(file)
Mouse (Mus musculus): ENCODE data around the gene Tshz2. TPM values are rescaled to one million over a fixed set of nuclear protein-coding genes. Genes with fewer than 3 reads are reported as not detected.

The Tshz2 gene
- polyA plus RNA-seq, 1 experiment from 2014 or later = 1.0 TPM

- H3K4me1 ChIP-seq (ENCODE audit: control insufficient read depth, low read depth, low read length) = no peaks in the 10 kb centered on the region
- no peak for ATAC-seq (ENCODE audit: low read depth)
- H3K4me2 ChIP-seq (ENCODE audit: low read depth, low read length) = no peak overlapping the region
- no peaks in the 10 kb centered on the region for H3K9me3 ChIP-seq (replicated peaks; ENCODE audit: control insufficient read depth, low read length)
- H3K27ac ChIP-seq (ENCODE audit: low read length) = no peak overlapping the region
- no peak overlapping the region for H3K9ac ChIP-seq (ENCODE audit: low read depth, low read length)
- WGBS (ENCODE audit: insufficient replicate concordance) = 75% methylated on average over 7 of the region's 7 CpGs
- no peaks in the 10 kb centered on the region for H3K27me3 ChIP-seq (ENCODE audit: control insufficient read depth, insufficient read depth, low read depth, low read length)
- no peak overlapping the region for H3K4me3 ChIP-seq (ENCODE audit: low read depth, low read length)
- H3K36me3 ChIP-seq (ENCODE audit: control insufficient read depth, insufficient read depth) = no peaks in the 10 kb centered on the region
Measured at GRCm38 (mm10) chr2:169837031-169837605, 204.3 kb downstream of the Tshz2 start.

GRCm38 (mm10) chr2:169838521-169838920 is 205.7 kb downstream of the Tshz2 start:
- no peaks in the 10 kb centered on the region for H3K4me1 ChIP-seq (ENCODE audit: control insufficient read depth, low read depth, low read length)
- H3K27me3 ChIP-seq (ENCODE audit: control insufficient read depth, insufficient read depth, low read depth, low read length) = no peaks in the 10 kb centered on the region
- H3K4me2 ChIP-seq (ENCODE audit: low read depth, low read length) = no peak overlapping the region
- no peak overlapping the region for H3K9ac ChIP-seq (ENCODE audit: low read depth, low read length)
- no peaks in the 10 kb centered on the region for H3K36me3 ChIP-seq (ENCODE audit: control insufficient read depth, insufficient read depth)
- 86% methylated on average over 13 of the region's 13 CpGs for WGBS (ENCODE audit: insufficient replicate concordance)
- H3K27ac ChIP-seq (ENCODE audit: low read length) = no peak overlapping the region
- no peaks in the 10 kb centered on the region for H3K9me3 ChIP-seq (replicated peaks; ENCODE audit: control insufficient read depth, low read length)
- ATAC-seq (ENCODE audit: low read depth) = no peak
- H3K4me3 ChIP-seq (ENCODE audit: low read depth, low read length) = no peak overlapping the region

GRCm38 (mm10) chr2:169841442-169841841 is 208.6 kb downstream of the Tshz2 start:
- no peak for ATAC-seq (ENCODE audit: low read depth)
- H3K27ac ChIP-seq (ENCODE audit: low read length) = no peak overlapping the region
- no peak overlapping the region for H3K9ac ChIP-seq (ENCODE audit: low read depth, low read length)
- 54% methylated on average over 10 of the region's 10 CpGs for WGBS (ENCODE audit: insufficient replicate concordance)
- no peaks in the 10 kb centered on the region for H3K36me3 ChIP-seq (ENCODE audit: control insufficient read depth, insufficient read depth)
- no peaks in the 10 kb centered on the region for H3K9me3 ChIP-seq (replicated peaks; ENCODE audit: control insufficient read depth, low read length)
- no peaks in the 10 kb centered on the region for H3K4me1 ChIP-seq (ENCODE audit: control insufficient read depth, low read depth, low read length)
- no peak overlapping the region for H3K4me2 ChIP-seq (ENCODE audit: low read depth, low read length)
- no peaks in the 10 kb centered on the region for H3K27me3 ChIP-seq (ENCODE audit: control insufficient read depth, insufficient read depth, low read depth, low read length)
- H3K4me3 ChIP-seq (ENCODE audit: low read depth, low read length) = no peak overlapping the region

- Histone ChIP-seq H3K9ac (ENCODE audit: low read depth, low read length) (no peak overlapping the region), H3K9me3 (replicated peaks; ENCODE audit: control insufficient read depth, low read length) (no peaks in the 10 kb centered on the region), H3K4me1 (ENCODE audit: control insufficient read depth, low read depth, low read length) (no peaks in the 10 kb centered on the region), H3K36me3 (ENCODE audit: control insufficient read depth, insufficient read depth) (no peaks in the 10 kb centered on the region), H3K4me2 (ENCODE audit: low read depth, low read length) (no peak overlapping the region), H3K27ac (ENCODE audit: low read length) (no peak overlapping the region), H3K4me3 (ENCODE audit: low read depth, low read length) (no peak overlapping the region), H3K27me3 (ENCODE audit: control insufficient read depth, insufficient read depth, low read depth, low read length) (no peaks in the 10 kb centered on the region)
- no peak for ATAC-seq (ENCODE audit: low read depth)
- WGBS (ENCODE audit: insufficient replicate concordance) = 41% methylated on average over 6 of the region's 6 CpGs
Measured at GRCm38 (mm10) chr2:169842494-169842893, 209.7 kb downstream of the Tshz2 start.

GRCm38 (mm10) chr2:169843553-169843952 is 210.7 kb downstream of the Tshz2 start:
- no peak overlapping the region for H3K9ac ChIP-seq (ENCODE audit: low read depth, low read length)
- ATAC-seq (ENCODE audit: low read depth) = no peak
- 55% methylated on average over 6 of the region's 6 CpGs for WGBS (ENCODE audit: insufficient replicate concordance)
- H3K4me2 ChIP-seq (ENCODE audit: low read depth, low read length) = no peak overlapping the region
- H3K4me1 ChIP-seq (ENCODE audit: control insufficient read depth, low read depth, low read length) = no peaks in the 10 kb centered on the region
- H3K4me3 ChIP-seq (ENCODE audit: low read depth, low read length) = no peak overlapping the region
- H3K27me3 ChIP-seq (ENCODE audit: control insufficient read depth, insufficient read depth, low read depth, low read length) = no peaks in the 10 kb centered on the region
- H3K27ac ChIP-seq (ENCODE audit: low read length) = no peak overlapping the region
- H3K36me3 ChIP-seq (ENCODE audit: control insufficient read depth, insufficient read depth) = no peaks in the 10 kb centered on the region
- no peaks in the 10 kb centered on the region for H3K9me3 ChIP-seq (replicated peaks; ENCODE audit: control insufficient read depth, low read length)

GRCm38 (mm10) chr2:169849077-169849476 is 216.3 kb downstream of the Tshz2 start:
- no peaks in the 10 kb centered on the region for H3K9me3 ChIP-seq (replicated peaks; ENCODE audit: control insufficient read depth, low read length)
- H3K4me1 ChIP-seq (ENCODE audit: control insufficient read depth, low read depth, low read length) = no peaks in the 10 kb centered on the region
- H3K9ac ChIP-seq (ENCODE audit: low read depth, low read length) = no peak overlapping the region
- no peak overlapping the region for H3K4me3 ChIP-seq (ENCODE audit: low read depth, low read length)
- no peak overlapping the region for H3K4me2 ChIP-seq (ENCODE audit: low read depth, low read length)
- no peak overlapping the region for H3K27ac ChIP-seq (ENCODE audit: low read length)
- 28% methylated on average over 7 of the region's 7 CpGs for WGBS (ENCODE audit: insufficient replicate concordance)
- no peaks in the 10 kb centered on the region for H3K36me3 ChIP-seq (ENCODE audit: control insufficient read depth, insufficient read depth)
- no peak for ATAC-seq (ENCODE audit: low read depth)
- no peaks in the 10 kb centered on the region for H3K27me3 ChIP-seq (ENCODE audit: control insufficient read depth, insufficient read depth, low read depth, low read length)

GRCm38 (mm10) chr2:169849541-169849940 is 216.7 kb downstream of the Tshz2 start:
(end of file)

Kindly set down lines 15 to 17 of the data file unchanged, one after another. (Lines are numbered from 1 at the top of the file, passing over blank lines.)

GRCm38 (mm10) chr2:169838521-169838920 is 205.7 kb downstream of the Tshz2 start:
- no peaks in the 10 kb centered on the region for H3K4me1 ChIP-seq (ENCODE audit: control insufficient read depth, low read depth, low read length)
- H3K27me3 ChIP-seq (ENCODE audit: control insufficient read depth, insufficient read depth, low read depth, low read length) = no peaks in the 10 kb centered on the region